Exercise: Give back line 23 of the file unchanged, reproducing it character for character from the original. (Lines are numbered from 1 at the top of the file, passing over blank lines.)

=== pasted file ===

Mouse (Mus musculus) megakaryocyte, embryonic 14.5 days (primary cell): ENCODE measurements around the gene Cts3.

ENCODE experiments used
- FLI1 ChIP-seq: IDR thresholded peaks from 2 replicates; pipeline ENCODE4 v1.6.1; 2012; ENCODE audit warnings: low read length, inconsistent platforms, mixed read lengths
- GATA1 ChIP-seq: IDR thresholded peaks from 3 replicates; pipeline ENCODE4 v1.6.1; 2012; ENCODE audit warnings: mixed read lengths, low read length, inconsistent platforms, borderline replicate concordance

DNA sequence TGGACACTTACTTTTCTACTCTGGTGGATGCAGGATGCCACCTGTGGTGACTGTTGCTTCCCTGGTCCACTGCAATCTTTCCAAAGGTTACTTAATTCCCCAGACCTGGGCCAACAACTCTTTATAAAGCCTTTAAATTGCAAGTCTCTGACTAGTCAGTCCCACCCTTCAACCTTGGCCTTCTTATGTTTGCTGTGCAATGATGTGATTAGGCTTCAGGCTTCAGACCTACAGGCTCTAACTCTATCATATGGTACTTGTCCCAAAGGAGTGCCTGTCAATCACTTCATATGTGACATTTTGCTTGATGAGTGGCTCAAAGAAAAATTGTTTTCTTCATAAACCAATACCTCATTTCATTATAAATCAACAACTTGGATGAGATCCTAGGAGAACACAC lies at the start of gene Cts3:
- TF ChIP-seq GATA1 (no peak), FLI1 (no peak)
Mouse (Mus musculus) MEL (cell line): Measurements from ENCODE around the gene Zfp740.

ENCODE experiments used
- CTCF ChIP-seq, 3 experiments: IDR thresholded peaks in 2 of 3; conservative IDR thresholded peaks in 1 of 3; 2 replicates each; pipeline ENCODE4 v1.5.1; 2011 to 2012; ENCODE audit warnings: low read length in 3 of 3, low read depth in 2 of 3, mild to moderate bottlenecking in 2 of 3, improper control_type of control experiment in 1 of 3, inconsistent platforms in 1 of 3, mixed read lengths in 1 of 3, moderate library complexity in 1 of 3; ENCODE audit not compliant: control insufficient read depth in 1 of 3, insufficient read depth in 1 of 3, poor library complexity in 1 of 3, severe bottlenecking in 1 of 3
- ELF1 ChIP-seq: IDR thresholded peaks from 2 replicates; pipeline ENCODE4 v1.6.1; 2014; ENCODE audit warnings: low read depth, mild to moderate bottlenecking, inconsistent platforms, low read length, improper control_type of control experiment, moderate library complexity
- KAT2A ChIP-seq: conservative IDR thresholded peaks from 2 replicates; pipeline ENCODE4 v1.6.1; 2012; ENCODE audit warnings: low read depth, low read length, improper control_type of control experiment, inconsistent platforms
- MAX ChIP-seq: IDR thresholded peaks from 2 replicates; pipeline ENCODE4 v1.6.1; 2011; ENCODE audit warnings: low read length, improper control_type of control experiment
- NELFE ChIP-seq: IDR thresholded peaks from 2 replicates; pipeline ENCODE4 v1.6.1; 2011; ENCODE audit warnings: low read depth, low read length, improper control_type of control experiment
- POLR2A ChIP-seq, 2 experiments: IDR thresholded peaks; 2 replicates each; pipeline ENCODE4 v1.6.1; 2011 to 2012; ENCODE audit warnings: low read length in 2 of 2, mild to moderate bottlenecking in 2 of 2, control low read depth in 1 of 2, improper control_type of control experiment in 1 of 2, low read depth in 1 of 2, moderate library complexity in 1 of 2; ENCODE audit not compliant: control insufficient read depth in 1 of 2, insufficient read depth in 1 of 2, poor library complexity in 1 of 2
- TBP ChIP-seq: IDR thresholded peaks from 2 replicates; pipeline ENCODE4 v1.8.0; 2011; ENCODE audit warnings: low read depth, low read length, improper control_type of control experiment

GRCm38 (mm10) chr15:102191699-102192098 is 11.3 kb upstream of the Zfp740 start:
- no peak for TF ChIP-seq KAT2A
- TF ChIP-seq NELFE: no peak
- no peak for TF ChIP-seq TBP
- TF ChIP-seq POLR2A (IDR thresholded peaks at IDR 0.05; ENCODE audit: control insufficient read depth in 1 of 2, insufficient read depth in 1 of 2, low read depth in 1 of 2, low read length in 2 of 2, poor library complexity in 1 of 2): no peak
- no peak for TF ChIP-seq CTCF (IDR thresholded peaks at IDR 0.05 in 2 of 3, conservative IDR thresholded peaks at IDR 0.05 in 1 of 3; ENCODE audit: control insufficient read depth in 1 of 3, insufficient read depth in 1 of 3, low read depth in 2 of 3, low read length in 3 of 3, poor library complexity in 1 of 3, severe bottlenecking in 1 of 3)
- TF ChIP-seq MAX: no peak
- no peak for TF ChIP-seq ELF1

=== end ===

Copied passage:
- no peak for TF ChIP-seq ELF1